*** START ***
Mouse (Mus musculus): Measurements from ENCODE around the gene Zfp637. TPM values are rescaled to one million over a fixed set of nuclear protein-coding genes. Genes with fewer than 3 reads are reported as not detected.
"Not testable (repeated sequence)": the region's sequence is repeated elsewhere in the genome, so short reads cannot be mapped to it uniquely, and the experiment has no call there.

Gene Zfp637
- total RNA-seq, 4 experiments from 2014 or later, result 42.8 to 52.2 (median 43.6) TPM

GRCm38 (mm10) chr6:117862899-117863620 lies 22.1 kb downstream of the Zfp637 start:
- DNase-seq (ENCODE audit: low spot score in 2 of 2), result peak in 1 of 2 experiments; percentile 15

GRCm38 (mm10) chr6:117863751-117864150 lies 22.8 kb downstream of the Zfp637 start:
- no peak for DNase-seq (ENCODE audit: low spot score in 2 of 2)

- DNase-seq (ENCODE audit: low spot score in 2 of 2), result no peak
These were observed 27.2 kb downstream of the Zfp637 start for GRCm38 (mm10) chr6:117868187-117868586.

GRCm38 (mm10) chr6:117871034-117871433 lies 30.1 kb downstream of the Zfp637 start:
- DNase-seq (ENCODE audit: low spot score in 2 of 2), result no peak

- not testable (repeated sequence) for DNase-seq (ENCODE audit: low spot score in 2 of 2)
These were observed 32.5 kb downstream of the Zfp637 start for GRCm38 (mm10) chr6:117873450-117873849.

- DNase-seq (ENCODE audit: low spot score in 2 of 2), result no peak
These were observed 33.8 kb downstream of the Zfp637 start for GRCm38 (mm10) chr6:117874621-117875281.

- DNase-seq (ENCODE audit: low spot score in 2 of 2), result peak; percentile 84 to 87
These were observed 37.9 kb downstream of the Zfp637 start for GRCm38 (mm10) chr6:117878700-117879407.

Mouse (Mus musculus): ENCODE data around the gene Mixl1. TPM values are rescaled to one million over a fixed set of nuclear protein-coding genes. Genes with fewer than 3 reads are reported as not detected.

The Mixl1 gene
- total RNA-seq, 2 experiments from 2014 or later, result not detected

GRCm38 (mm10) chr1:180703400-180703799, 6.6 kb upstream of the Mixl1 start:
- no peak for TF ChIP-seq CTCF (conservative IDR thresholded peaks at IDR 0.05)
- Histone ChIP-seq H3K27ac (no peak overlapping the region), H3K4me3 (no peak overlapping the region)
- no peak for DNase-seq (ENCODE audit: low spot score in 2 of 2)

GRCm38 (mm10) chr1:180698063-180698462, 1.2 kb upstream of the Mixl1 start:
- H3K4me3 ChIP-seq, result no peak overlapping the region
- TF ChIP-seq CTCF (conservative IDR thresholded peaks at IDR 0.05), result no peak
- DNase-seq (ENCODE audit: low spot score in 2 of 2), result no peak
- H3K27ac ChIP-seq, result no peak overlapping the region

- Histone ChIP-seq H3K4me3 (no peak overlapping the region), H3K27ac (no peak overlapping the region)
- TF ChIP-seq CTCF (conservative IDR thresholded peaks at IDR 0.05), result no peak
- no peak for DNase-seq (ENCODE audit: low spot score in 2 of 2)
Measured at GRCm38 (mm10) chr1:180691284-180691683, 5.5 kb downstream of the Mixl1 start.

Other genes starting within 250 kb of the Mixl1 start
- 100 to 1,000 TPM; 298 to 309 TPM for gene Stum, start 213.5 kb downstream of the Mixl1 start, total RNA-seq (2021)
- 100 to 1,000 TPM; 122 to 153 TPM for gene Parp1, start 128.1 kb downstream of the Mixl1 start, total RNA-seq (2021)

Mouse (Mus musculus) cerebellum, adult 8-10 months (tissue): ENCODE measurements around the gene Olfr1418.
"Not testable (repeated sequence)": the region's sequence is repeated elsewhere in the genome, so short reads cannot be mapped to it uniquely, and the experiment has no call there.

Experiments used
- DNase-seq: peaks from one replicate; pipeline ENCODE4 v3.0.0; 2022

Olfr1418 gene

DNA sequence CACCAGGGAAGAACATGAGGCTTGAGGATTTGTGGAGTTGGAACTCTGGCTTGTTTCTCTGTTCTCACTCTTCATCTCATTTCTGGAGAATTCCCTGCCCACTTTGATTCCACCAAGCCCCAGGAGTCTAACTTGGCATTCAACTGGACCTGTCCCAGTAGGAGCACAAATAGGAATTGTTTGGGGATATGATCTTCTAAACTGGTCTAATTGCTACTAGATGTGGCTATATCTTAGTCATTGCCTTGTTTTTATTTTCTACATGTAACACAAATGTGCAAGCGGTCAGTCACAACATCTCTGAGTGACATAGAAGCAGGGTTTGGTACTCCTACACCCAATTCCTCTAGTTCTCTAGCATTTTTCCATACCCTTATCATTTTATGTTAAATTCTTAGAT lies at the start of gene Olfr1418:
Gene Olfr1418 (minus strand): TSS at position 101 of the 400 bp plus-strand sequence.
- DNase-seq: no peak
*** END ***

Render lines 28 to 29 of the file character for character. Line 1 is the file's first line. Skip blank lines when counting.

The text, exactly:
- TF ChIP-seq CTCF (conservative IDR thresholded peaks at IDR 0.05), result no peak
- DNase-seq (ENCODE audit: low spot score in 2 of 2), result no peak